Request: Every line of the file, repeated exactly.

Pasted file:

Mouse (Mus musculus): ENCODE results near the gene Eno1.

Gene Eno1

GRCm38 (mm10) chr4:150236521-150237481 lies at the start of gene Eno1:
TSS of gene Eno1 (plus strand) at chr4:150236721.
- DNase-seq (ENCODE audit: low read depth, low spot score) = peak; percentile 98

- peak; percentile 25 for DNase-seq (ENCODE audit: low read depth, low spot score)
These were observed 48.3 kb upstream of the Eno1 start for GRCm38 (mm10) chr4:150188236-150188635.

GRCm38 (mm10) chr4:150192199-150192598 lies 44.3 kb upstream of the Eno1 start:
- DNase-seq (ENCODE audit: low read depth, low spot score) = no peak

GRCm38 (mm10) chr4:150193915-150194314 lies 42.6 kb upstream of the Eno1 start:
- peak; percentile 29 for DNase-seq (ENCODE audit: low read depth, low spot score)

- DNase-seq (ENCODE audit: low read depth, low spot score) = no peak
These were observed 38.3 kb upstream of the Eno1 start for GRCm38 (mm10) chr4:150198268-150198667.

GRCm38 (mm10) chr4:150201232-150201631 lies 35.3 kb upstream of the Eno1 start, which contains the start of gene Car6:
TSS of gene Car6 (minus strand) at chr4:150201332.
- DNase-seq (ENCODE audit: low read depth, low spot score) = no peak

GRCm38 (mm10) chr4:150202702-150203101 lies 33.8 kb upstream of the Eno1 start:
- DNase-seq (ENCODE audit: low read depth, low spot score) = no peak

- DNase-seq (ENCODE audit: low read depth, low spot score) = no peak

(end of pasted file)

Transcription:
Mouse (Mus musculus): ENCODE results near the gene Eno1.

Gene Eno1

GRCm38 (mm10) chr4:150236521-150237481 lies at the start of gene Eno1:
TSS of gene Eno1 (plus strand) at chr4:150236721.
- DNase-seq (ENCODE audit: low read depth, low spot score) = peak; percentile 98

- peak; percentile 25 for DNase-seq (ENCODE audit: low read depth, low spot score)
These were observed 48.3 kb upstream of the Eno1 start for GRCm38 (mm10) chr4:150188236-150188635.

GRCm38 (mm10) chr4:150192199-150192598 lies 44.3 kb upstream of the Eno1 start:
- DNase-seq (ENCODE audit: low read depth, low spot score) = no peak

GRCm38 (mm10) chr4:150193915-150194314 lies 42.6 kb upstream of the Eno1 start:
- peak; percentile 29 for DNase-seq (ENCODE audit: low read depth, low spot score)

- DNase-seq (ENCODE audit: low read depth, low spot score) = no peak
These were observed 38.3 kb upstream of the Eno1 start for GRCm38 (mm10) chr4:150198268-150198667.

GRCm38 (mm10) chr4:150201232-150201631 lies 35.3 kb upstream of the Eno1 start, which contains the start of gene Car6:
TSS of gene Car6 (minus strand) at chr4:150201332.
- DNase-seq (ENCODE audit: low read depth, low spot score) = no peak

GRCm38 (mm10) chr4:150202702-150203101 lies 33.8 kb upstream of the Eno1 start:
- DNase-seq (ENCODE audit: low read depth, low spot score) = no peak

- DNase-seq (ENCODE audit: low read depth, low spot score) = no peak